Proposals to add more blue light security phones near the Northwestern University campus are prompting a discussion of whether the phones actually make the area safer.
Plans to add phones at Tallmadge Park on Colfax Street east of Ridge Avenue and at the intersection of Haven Street and Orrington Avenue are scheduled to be discussed at an NU/City Committee meeting Wednesday evening.
Alderman Judy Fiske told residents at her 1st Ward meeting earlier this week that she'd asked Police Chief Richard Eddington for a report on the number of emergency calls placed from blue light phones over the past four years and that he told her there'd been "less than five of any consequence."
"Police have to respond to each one of them anyway," Fiske said, "Even if somebody walking by just presses the button and walks on."
"Of the real calls," Fiske said, "One was from Fireman's Park and two were at the Davis Street CTA station."
Jeanne Lindwall, of 625 Library Place, said that living in the neighborhood she finds the phones "really intrusive."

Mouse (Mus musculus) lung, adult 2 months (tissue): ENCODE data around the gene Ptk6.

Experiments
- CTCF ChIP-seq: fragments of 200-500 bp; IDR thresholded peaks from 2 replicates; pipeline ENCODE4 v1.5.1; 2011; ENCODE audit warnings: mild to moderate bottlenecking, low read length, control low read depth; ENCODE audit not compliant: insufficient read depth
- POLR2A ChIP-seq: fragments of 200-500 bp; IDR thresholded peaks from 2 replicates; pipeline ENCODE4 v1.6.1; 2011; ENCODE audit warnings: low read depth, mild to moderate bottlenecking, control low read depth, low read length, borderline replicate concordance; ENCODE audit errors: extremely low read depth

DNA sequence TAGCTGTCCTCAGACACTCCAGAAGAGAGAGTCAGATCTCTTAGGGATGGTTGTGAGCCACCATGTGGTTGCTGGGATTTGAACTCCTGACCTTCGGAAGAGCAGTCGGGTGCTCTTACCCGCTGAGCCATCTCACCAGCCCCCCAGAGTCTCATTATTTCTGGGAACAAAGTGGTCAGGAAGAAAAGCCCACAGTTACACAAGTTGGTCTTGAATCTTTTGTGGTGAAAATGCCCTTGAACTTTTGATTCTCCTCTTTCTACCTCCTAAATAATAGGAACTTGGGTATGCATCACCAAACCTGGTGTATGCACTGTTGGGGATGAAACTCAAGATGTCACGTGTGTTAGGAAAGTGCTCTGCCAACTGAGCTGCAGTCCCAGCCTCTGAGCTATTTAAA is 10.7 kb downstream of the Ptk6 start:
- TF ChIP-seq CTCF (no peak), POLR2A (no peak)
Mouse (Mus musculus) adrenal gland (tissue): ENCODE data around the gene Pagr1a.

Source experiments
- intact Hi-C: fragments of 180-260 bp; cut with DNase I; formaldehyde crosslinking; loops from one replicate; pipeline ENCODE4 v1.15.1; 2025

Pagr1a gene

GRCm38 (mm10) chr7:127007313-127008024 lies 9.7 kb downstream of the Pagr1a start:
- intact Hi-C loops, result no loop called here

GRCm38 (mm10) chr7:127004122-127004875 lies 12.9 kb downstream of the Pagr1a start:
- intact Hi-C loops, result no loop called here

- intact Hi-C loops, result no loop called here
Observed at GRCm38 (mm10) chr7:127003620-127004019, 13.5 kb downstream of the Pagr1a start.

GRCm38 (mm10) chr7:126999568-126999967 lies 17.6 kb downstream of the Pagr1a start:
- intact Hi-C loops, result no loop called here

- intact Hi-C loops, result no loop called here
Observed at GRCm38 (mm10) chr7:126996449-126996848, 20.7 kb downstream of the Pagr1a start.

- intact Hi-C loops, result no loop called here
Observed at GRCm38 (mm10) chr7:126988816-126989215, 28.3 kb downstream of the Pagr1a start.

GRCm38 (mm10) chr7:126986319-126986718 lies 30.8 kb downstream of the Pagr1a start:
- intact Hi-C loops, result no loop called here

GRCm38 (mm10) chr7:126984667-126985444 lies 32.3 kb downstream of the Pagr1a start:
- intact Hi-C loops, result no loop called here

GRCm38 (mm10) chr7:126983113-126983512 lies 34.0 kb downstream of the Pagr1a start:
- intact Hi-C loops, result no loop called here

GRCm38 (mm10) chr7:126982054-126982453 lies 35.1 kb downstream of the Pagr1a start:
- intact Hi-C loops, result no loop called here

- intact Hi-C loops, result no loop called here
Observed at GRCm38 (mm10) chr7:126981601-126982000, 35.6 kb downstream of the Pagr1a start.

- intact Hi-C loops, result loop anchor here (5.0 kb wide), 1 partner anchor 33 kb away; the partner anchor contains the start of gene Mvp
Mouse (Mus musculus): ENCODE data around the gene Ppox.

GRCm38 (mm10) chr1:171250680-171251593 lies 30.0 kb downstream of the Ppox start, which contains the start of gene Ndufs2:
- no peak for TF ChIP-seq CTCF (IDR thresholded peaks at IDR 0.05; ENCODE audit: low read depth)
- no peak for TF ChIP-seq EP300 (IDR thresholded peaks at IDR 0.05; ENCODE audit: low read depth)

"Their lights are pretty bright when you're trying to sleep," she added.
Barbara Janes, of 802 Colfax St., cited news reports that students at the University of Colorado are urging removal of blue light phones, calling them expensive and obsolete — given that most students now carry cell phones with them around campus.
Kevin Harris, vice president for community relations of NU''s Associated Student Government, said Northwestern is considering providing students with an app for their mobile phones that would provide a "panic button" that could be used to quickly call police.
But he said officials at the university police department have expressed concerns about the app solution, because while essentially all students have cell phones, not all of them have the smart phones that could use the new apps.
"You'll find blue lights on every single college campus," Harris said, "It does make a difference for students in feeling safe coming home at night."